Red Knots nest in High Arctic habitats visited by very few people. In North America, they use dry tundra slopes with sparse stunted willow or mountain avens, often far from the coast but usually on warm, sunny slopes facing south or southwest. While incubating, knots forage in wetter habitats, usually not far from the nest. Once young are able to fly, they move toward sedge meadows and lakeshores, feeding heavily in preparation for their long migration. Migrating and wintering knots use marine habitats—sandy beaches, saltmarshes, lagoons, mudflats of estuaries and bays, and mangrove swamps that contain an abundance of invertebrate prey. Other habitats that might harbor knots include peat banks (remnants of ancient forest on the seashore, exposed by erosion), salt ponds, eelgrass beds, and Brazilian restinga (coastal spits). Red Knots occasionally appear at interior locations in eastern North America, where they frequent shorelines of large lakes or even freshwater marshes.Back to top
Small bivalves, especially mussels and their larvae, clams, and cockles, form the largest part of knots’ diet for much of the year. They also consume amphipods, gastropods, marine worms, chitons, shrimp, and tiny crabs. In spring, eggs of horseshoe crabs in the Delaware Bay are important food for migrating Red Knots (subspecies rufa), whereas in western North America subspecies roselaari Red Knots consume eggs of grunion (a small fish) before moving northward from Mexico. Early in the nesting season in the Arctic, knots frequently feed on seeds and shoots of grasses but quickly switch to invertebrates as they become available. Small chicks consume insects, especially midges. Through most of the year, Red Knots pick or probe in sandy, muddy areas, often during falling tides, for marine invertebrates of many kinds. When feeding on small mussels, knots usually forage more slowly than smaller sandpipers, but they take eggs and larval mussels with rapid picking motions similar to other species.Back to top
Males select and prepare 3–5 sites for nest scrapes, normally dry, stony areas of tundra in upland areas, often near ridges and not far from wetlands. Vegetation is normally very sparse near the nest, typically willows and mountain avens.
The nest scrape, once selected by the female, is lined with grasses and leaves of nearby plants, often willows and avens, and finished with tubular lichens or bits of mountain-heather (Cassiope). Nest size averages about 4.7 inches across and 1.7 inches deep.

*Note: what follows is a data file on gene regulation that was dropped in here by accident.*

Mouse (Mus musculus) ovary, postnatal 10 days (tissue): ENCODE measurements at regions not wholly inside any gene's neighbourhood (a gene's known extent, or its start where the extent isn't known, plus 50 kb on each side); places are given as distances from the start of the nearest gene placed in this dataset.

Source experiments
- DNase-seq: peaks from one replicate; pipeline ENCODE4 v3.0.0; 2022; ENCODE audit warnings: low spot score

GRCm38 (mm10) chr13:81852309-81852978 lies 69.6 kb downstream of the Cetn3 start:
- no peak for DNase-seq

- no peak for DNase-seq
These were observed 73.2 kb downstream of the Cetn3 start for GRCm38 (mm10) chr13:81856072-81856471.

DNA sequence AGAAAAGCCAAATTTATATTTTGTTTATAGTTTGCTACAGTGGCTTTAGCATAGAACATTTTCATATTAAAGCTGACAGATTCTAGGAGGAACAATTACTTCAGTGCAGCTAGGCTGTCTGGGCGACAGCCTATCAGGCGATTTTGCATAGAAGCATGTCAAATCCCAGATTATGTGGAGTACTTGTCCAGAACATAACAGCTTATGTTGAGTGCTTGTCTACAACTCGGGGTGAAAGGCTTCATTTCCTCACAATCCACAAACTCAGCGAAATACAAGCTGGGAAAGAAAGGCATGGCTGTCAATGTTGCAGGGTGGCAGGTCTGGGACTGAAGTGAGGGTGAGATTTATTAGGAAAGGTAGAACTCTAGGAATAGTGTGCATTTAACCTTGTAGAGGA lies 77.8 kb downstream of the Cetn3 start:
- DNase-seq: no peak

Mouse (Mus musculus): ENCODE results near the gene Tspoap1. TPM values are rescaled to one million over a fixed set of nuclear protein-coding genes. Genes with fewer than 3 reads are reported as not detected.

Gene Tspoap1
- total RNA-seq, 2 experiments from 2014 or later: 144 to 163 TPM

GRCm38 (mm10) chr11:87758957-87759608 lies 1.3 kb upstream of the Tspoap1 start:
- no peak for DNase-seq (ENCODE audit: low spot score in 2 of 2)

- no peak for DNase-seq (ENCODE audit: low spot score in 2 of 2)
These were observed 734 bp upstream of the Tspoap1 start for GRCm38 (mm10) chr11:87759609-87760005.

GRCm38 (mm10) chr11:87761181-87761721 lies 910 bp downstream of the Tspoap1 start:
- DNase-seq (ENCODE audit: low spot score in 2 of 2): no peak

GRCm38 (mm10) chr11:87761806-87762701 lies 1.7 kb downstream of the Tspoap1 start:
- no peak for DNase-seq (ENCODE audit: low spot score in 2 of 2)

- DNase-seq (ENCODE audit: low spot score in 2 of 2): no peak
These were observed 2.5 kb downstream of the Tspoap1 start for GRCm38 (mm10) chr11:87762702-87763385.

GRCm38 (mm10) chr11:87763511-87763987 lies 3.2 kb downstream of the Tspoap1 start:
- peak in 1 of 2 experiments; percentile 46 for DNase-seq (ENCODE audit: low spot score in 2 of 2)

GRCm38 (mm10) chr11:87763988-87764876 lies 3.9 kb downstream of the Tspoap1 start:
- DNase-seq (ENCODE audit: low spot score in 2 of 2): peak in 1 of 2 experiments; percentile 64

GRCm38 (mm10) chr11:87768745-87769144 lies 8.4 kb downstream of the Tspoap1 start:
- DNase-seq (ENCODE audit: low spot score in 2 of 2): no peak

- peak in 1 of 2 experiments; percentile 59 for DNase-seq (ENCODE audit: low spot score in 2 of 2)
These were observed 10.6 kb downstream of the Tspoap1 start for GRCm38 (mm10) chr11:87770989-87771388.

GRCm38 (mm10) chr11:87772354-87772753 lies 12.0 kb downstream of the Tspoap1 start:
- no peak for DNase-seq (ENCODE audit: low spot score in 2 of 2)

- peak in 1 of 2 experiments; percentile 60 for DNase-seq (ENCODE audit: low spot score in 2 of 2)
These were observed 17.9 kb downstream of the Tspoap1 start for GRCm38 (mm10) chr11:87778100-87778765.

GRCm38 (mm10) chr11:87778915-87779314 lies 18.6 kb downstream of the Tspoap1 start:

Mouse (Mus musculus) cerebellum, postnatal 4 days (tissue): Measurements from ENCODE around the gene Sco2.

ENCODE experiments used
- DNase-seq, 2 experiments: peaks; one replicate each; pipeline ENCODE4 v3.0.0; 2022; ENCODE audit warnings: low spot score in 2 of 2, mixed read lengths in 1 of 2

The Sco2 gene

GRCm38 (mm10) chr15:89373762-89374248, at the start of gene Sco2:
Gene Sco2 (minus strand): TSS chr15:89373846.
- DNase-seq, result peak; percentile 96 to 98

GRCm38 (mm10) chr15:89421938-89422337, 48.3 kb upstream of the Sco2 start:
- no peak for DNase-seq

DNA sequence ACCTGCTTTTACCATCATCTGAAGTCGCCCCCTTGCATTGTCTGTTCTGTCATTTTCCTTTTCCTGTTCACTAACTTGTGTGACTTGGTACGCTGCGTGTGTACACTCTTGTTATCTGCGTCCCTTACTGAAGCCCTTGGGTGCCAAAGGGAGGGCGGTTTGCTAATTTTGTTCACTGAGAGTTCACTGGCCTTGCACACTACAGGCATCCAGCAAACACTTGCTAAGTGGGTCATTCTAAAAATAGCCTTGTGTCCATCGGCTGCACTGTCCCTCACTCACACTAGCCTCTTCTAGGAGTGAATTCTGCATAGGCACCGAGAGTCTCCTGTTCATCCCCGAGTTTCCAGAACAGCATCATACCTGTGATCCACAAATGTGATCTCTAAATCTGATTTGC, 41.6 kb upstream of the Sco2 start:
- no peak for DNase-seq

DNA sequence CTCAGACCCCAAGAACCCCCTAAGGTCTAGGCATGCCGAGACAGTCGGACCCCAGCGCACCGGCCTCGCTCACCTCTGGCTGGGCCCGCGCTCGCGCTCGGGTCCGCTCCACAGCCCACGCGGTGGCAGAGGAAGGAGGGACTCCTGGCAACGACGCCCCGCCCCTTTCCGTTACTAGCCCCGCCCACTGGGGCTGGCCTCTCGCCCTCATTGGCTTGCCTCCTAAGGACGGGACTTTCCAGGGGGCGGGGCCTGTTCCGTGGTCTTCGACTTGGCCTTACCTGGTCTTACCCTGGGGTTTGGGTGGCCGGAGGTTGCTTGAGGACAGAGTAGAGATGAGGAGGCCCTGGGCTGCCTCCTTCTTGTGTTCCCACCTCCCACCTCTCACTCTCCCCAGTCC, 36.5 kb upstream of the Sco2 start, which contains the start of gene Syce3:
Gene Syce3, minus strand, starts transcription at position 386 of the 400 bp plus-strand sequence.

|Clutch Size:||3-4 eggs|
|Number of Broods:||1 brood|
|Egg Length:||1.5-1.8 in (3.8-4.5 cm)|
|Egg Width:||1.0-1.2 in (2.6-3.1 cm)|
|Incubation Period:||21-23 days|
Faint olive to deep olive-buff with dark markings, denser at large end.
|Condition at Hatching:|
Downy young leave nest almost immediately.
Male Red Knots arrive before females on the nesting grounds and establish territories, which they mark with song flights and defend vigorously when other males intrude, sometimes in dramatic aerial chases. The song flight display, as with many Arctic-nesting shorebirds, is a joy to witness: male knots fly upward with trembling, rapid wingbeats, sometimes over 900 feet in the air, then glide earthward slowly, giving a lovely whip-ooo-mee vocalization. Males prepare up to five nest scrapes before females arrive, and they show each site to the female using a specialized call and display, in which males sit in the nest scrape, elevate the wingtips, and kick backward with the feet. In another less well-known courtship display, the male raises or lowers the tail, calling to the female with his hindneck distended. Knots are believed to be completely monogamous, at least seasonally. Both sexes participate in incubation. During migration and in winter, knots gather into flocks, forming tight roosts when at rest, as do many shorebirds. They often rest on their bellies on dry ground such as sand.Back to top
All three subspecies of Red Knot found in North America are in decline. The populations wintering in South America dropped by more than 50% from the mid-1980s to 2003 and the rufa subspecies is listed as federally Threatened in the United States. A 2012 study estimated the total number of all three North American subspecies at about 139,000 breeding birds. Partners in Flight estimates the global breeding population (all subspecies) at about 1 million individuals, rates the species a 13 out of 20 for its Continental Concern Score, and includes it on their Yellow Watch List for declining species. The IUCN Red List lists Red Knot as a Near Threatened species. The occurrence of large concentrations of knots at traditional staging areas during migration makes them vulnerable to pollution and loss of key resources, such as horseshoe crab eggs at Delaware Bay. Beginning in the late 2000s, changes to Maryland, Delaware, New Jersey, and New York fishing regulations helped alleviate some of the pressure on horseshoe crabs, and the rufa subspecies may be benefiting from this. The impacts of climate change and sea-level rise are expected to be most severe in migratory stopover locations. In parts of eastern South America and the Caribbean, the species is shot in large numbers for both food and sport, as formerly occurred in North America as well.Back to top
Andres, B. A., P. A. Smith, R. I. G. Morrison, C. L. Gratto-Trevor, S. C. Brown and C. A. Friis. (2012a). Population estimates of North American shorebirds, 2012. Wader Study Group Bulletin 119 (3):178-194.
Baker, Allan, Patricia Gonzalez, R. I. G. Morrison and Brian A. Harrington. (2013). Red Knot (Calidris canutus), version 2.0. In The Birds of North America (P. G. Rodewald, editor). Cornell Lab of Ornithology, Ithaca, New York, USA.
Lutmerding, J. A. and A. S. Love. Longevity records of North American birds. Version 2015.2. Patuxent Wildlife Research Center, Bird Banding Laboratory 2015.
Sibley, D. A. (2014). The Sibley Guide to Birds, second edition. Alfred A. Knopf, New York, USA.